Wells Fargo is fined US$1b over mortgage, auto lending business abuses
None of the settlement money paid by the banking giant will go directly to the victims of the wide-ranging scandal
Wells Fargo will pay US$1 billion to settle charges tied to its mortgage and auto lending business, the latest chapter in years-long, wide-ranging scandal at the banking giant.
However, none of the $1 billion will go directly to the victims of Wells Fargo’s abuses.
In a settlement announced Friday, Wells will pay $500 million to the Office of the Comptroller of the Currency, its main national bank regulator, as well as a net $500 million to the Consumer Financial Protection Bureau.
The action by the CFPB is notable because it is the first penalty imposed by the bureau under Mick Mulvaney, who US President Donald Trump appointed to take over the consumer watchdog agency in late November.
The US$500 million is also the largest penalty imposed by the CFPB in its history, the previous being a US$100 million penalty also against Wells Fargo, and matches the largest fine ever handed out by the Office of the Comptroller of the Currency, which fined HSBC US$500 million in 2012.
The settlement also contains other requirements that would restrict Wells Fargo’s business.
The bank will need to come with a risk management plan to be approved by bank regulators, and get approval from bank regulators before hiring senior employees.
The nation’s third-largest bank submitted to an unprecedented order Friday that would give the Office of the Comptroller of the Currency the right to remove some of the lender’s executives or board members.
The OCC said it “reserves the right to take additional supervisory action, including imposing business restrictions and making changes to executive officers or members of the bank’s board of directors.” The agency could also veto potential executive candidates.
“While we have more work to do, these orders affirm that we share the same priorities with our regulators and that we are committed to working with them as we deliver our commitments with focus, accountability, and transparency,” Wells Fargo Chief Executive Tim Sloan said in a statement.
The US$500 million paid to the Comptroller of the Currency will be paid directly to the US Treasury, according to the order.
The US$500 million paid to the CFPB will go into the bureau’s civil penalties fund, which is used to help consumers who might have been affected in other cases.
But zero dollars of either penalty is going directly to Wells Fargo’s victims.
The bank has already been reimbursing customers in its auto and mortgage businesses for those abuses.
Wells Fargo has been refunding auto loan customers since July and been mailing refund checks to mortgage customers since December.
While banks have benefited from looser regulations and lower taxes under Trump, Wells Fargo has been called out specifically by the president as a bank that needed to be punished for its bad behaviour.
“Fines and penalties against Wells Fargo Bank for their bad acts against their customers and others will not be dropped, as has incorrectly been reported, but will be pursued and, if anything, substantially increased. I will cut Regs but make penalties severe when caught cheating!” Trump wrote on Twitter in December.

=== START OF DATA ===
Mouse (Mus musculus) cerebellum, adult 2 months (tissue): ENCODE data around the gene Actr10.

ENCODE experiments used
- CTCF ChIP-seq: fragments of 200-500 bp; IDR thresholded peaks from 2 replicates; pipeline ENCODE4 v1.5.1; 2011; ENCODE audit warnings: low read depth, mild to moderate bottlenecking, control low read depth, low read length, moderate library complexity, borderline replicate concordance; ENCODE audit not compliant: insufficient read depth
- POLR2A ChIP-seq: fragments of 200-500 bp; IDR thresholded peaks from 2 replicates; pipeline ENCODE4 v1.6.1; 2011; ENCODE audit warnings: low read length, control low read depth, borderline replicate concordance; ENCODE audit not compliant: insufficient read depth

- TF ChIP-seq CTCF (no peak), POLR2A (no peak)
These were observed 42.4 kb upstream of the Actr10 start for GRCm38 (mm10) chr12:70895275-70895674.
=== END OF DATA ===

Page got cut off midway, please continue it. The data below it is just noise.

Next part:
The abuses being addressed Friday are not tied directly to Wells Fargo’s well-known sales practices scandal, where the bank admitted its employees opened as much as 3.5 million bank and credit card accounts without getting customers’ authorisation.
But they do involve significant parts of the bank’s businesses: auto lending and mortgages.
Last summer, Wells Fargo admitted that hundreds of thousands of its auto loan customers had been sold auto insurance that they did not want or need.
In thousands of cases, customers who could not afford the combined auto loan and extra insurance payment fell behind on their payments and had their cars repossessed.
Fines and penalties against Wells Fargo Bank for their bad acts against their customers and others will not be dropped, as has incorrectly been reported, but will be pursued and, if anything, substantially increased. I will cut Regs but make penalties severe when caught cheating!
— Donald J. Trump (@realDonaldTrump) December 8, 2017
In a separate case, Wells Fargo also admitted that thousands of customers had to pay unnecessary fees to lock in their interest rates on their home mortgages.
Wells Fargo is the nation’s largest mortgage lender and has been under intense scrutiny by federal regulators for several months.
The Federal Reserve took a historic action earlier this year by mandating that the bank could not grow larger than the US$1.95 trillion in assets that it held at the time and required it to replace several directors on its board. The Federal Reserve cited “widespread abuses” as its reason for taking such an action.
This settlement does not involve Wells Fargo’s wealth management business, which is reportedly under investigation for improprieties similar to those that impacted its consumer bank. Nor does it involve an investigation into the bank’s currency trading business.
Consumer advocates have been critical of the Trump administration’s record since it took over the CFPB. However, advocates were pleased to see Wells Fargo held to account.
“Today’s billion dollar fine is an important development and a fitting penalty given the severity of Wells Fargo’s fraudulent and abusive practices,” said Pamela Banks, senior policy counsel for Consumers Union.
Contains additional reporting from Bloomberg